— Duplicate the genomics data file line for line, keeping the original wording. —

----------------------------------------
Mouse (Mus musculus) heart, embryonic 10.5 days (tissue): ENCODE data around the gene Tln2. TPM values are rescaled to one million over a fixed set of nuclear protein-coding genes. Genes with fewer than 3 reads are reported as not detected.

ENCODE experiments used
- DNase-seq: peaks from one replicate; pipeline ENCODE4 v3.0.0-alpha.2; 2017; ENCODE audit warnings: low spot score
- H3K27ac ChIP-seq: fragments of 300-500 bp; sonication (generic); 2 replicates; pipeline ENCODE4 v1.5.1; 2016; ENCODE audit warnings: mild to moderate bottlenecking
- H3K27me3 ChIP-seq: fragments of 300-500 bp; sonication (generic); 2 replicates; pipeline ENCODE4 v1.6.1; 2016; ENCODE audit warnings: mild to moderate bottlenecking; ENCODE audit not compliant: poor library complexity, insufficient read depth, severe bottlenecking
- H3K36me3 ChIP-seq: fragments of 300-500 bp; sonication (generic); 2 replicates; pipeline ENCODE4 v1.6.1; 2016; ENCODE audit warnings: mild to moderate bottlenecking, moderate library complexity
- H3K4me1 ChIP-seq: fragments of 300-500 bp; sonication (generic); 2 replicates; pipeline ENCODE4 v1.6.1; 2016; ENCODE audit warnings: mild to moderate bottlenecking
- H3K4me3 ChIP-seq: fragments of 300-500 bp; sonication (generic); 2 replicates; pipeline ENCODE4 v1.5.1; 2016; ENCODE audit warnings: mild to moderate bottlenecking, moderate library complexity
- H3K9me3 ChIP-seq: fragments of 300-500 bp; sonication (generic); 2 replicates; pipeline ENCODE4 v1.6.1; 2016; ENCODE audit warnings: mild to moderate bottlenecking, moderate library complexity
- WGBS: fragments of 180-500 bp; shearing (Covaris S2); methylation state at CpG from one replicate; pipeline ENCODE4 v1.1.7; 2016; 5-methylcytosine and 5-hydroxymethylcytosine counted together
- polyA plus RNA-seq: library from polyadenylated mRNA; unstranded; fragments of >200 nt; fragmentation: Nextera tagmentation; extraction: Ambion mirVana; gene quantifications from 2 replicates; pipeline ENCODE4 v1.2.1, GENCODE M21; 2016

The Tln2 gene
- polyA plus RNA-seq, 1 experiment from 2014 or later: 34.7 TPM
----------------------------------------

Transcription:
Mouse (Mus musculus) heart, embryonic 10.5 days (tissue): ENCODE data around the gene Tln2. TPM values are rescaled to one million over a fixed set of nuclear protein-coding genes. Genes with fewer than 3 reads are reported as not detected.

ENCODE experiments used
- DNase-seq: peaks from one replicate; pipeline ENCODE4 v3.0.0-alpha.2; 2017; ENCODE audit warnings: low spot score
- H3K27ac ChIP-seq: fragments of 300-500 bp; sonication (generic); 2 replicates; pipeline ENCODE4 v1.5.1; 2016; ENCODE audit warnings: mild to moderate bottlenecking
- H3K27me3 ChIP-seq: fragments of 300-500 bp; sonication (generic); 2 replicates; pipeline ENCODE4 v1.6.1; 2016; ENCODE audit warnings: mild to moderate bottlenecking; ENCODE audit not compliant: poor library complexity, insufficient read depth, severe bottlenecking
- H3K36me3 ChIP-seq: fragments of 300-500 bp; sonication (generic); 2 replicates; pipeline ENCODE4 v1.6.1; 2016; ENCODE audit warnings: mild to moderate bottlenecking, moderate library complexity
- H3K4me1 ChIP-seq: fragments of 300-500 bp; sonication (generic); 2 replicates; pipeline ENCODE4 v1.6.1; 2016; ENCODE audit warnings: mild to moderate bottlenecking
- H3K4me3 ChIP-seq: fragments of 300-500 bp; sonication (generic); 2 replicates; pipeline ENCODE4 v1.5.1; 2016; ENCODE audit warnings: mild to moderate bottlenecking, moderate library complexity
- H3K9me3 ChIP-seq: fragments of 300-500 bp; sonication (generic); 2 replicates; pipeline ENCODE4 v1.6.1; 2016; ENCODE audit warnings: mild to moderate bottlenecking, moderate library complexity
- WGBS: fragments of 180-500 bp; shearing (Covaris S2); methylation state at CpG from one replicate; pipeline ENCODE4 v1.1.7; 2016; 5-methylcytosine and 5-hydroxymethylcytosine counted together
- polyA plus RNA-seq: library from polyadenylated mRNA; unstranded; fragments of >200 nt; fragmentation: Nextera tagmentation; extraction: Ambion mirVana; gene quantifications from 2 replicates; pipeline ENCODE4 v1.2.1, GENCODE M21; 2016

The Tln2 gene
- polyA plus RNA-seq, 1 experiment from 2014 or later: 34.7 TPM